ReVise – A Conformable Vise
In Fall 2021, I took 2.009-Product Design Process. I worked on a 20-person team (go Pink Team!) to ideate, model, and test our product ideas from sketches to alpha prototype in one semester. I was responsible for various aspects of the product during different phases of the class. I assisted with general organization, documentation, and assembly throughout the semester. I was heavily involved in early prototypes when ReVise was still a clamp concept. Once we decided ReVise was the product we wanted to pursue, I was assigned to be the User Research Lead, which entailed leading my team in interviewing various users, including our main product advocates, and making design decisions based on their feedback. And finally, I was lucky enough to be able to present our product on the big stage in Kresge Auditorium, in front of 1000+ people! This is my 2.009 story.
Sketch Model Review
From the moment a teammate suggested an All Terrain Clamp (ATC), a clamp that could hold onto any irregular surface, I had a feeling that the idea would go far. During Sketch Model Review, Pink Team would share 6 ideas with the class, one of them being the ATC, so we split into groups.
I researched existing clamp ideas, as well as materials that the clamp faces could be made of. Then, I remembered the concept of granular jamming from my soft robotics research two summers before. Typically, granular jamming is used to create grippers, so this ATC idea would then entail making two “grippers” that also applied a clamping force.
I created a prototype that would hook onto the shop vacuum we had in our space to test how well it could mold onto irregularly shaped objects. I created the pouches out of nitrile gloves in the lab (we couldn’t use latex balloons) by tying the fingers and filling them with sugar that I found in the MechE lounge, then sealing them with a lot of tape.
Once hooked to the vacuum, it was testing time. Below you can scroll through the gallery, documenting images of items we clamped onto and the resulting imprints.
Now we knew that granular jamming was a promising road forward, it was time to add the clamping force action!
As a team, we were still narrowing down ideas, and there were 4 to choose from, but I was settled on working with the ATC team since I found it to be a really fun idea. For this milestone, a teammate and I decided to modify one of the existing clamps we had purchased in a previous milestone. To create the pneumatic system this time, we used PVC pipes and caps. One side of the short PVC pipe had a barbed fitting (for the air tubing) screwed into a cap, and the other side of the PVC pipe was covered in fabric to prevent granules from being sucked into the tubes.
The pouches, filled with coffee grounds (a common granular jamming granule), were secured onto the fabric side of the PVC pipe with rubber bands. Now that we had two of these pouch parts, we needed a way to secure it to the existing clamp.
I was responsible for the moving jaw attachment mechanism (where the quick grip is). I took measurements and planned on CADing an adapter so the PVC tube could sit comfortably on the clamp. I thought of a sliding attachment but decided a press fit adapter would be best, i.e it would sit in the little recess on the clamp.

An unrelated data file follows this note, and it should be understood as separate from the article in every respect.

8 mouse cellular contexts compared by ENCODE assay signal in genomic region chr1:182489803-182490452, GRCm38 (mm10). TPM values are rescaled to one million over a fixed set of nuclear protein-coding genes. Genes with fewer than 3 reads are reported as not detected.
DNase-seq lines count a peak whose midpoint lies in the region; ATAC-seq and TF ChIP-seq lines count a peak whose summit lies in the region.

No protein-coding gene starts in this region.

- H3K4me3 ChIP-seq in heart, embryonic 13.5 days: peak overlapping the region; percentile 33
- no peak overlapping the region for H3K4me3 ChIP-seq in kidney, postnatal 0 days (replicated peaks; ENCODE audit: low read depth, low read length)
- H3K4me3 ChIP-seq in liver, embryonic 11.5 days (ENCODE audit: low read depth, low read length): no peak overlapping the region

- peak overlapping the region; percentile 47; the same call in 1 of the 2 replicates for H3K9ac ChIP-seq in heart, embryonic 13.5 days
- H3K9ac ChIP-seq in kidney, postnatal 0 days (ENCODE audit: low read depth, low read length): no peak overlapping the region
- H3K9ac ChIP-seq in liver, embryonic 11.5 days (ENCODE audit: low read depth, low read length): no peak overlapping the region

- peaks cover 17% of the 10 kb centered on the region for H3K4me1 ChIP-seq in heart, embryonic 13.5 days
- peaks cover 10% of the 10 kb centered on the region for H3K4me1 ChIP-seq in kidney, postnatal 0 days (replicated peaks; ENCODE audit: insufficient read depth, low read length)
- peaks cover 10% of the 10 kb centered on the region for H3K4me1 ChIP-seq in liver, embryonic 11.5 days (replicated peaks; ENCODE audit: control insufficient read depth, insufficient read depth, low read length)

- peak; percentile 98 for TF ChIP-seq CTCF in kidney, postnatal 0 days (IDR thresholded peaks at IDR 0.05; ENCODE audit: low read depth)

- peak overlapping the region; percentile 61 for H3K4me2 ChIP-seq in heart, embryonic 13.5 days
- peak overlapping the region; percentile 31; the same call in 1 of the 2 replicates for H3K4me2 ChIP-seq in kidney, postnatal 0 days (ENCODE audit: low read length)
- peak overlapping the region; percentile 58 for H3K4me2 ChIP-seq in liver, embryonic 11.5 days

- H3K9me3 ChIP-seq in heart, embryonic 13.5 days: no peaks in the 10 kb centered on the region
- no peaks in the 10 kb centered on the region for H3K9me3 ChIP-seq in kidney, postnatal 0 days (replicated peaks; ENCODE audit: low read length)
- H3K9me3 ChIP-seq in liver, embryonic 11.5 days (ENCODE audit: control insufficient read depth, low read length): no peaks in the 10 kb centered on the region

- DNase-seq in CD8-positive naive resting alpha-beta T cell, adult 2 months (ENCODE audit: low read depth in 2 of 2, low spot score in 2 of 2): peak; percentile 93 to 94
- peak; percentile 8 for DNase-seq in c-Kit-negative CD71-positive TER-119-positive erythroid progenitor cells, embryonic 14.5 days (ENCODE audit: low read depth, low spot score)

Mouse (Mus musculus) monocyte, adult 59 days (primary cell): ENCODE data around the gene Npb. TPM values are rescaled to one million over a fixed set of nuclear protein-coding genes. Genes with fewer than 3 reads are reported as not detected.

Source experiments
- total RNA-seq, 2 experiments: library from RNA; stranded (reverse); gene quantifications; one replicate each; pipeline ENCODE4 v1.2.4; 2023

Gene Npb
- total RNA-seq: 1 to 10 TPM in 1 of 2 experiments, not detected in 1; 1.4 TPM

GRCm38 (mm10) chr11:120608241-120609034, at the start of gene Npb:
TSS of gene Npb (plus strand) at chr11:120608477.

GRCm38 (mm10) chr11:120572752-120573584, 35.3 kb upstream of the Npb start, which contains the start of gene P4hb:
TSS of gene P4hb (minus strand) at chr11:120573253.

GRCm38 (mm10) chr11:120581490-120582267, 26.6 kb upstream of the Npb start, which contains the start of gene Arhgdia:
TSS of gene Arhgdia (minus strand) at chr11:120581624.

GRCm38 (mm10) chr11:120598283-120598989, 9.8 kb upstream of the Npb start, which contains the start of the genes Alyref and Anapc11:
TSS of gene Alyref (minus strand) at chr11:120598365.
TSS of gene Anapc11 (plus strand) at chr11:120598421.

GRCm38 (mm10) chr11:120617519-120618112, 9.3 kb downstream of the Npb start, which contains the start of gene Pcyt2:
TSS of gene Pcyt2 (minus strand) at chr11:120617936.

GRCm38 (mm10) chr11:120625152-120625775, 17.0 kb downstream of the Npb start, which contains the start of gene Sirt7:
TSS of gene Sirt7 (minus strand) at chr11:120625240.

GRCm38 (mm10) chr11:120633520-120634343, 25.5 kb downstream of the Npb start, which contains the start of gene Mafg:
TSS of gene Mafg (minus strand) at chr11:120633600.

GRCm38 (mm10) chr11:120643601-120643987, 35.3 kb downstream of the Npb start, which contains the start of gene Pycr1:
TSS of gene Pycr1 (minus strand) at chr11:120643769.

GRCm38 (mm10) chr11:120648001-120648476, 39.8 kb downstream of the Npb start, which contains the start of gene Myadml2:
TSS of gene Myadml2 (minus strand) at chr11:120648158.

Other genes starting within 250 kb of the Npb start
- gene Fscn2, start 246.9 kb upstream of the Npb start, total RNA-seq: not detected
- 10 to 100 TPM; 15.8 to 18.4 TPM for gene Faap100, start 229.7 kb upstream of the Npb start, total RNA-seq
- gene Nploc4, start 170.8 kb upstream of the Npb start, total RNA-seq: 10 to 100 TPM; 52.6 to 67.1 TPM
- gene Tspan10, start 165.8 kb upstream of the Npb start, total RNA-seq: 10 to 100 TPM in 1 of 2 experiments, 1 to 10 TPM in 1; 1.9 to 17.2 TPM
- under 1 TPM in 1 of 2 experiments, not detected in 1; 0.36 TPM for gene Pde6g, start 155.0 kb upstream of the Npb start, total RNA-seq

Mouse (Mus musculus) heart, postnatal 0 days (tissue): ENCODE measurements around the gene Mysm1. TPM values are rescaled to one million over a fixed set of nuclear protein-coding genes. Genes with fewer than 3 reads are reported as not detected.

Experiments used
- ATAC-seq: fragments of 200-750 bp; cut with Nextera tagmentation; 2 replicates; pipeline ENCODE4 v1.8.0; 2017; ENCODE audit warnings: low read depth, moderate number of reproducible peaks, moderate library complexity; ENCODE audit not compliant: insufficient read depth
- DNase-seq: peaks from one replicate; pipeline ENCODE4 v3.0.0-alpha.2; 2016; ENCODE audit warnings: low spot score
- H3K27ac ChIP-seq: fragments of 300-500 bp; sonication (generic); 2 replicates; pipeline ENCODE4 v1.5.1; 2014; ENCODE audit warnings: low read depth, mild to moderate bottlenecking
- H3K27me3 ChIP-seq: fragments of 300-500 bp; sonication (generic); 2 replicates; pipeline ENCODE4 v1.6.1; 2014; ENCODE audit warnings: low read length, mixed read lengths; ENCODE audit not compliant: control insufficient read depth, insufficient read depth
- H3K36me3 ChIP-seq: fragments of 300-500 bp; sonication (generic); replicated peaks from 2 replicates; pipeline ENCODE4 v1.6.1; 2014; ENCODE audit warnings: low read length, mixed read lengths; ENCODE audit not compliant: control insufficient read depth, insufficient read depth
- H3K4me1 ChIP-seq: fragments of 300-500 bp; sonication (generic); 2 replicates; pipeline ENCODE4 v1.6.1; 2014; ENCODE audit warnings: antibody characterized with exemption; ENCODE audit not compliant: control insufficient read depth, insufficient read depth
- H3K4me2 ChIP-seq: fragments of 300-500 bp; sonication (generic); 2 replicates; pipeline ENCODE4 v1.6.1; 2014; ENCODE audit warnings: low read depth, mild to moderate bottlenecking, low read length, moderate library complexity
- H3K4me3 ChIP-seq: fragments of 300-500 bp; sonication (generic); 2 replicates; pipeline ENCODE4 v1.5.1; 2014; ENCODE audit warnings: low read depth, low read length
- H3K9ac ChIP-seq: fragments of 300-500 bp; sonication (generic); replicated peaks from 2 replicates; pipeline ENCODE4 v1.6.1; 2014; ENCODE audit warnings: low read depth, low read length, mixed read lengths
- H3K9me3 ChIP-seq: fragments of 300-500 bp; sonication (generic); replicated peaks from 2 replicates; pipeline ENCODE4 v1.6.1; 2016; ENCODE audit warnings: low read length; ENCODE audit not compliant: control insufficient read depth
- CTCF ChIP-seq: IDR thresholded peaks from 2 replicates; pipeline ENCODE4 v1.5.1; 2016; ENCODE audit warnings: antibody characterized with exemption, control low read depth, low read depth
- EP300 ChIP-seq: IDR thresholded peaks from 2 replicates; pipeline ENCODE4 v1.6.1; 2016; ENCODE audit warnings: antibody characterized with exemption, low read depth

This is what my final CAD model of one side looked like, with slotted holes to secure the two sides together with nuts and bolts:
This was 3D printed (shown in the assembly in white) and press fitted into the clamp.
The prototype, which we named Conform, finally took shape as shown below:
Assembly + Tech Review
At this point, we decided that Conform the clamp was the idea we wanted to settle on, but after thorough discussion, moved forward with the granular jamming concept on a vise. I became more busy with user research and interviews. Here is a storyboard I drew, which shows how we expected the user to interact with our product:
I worked on laser cutting a clear acrylic side paneling for the control box, aka the pneumatics and its housing. This involved taking measurements and translating this into an illustrator vector drawing. The acrylic side panel allowed us to see into the control box and troubleshoot any errors at this stage. I also assisted with general assembly of the control box internals, shown below, as well as some of the pnematic connections to the pouches. The next steps towards the final product would revolve around consolidating the control box and vise into one product.
Final Product and Presentation
We only had one month to completely redesign ReVise with all the user and instructor feedback we received, so it was all hands on deck. The vise team did a great job with designing and water jetting the vise body. And the pouch team did great with getting the seals air-tight (and the pink granules were a nice touch). On the control box team, the name of the game was consolidating all the tubing and wiring into the back of the vise. I helped work on the assembly with a couple team members.
I also began working towards the final presentation, as I was one of the presenters. Many hours of rehearsals and slide design sessions later, here is the Pink Team final presentation! (begins at 0:54)
2.009 was an unforgettable experience, made possible by an incredible team and an amazing class staff! Here’s a goodbye from pink team 🙂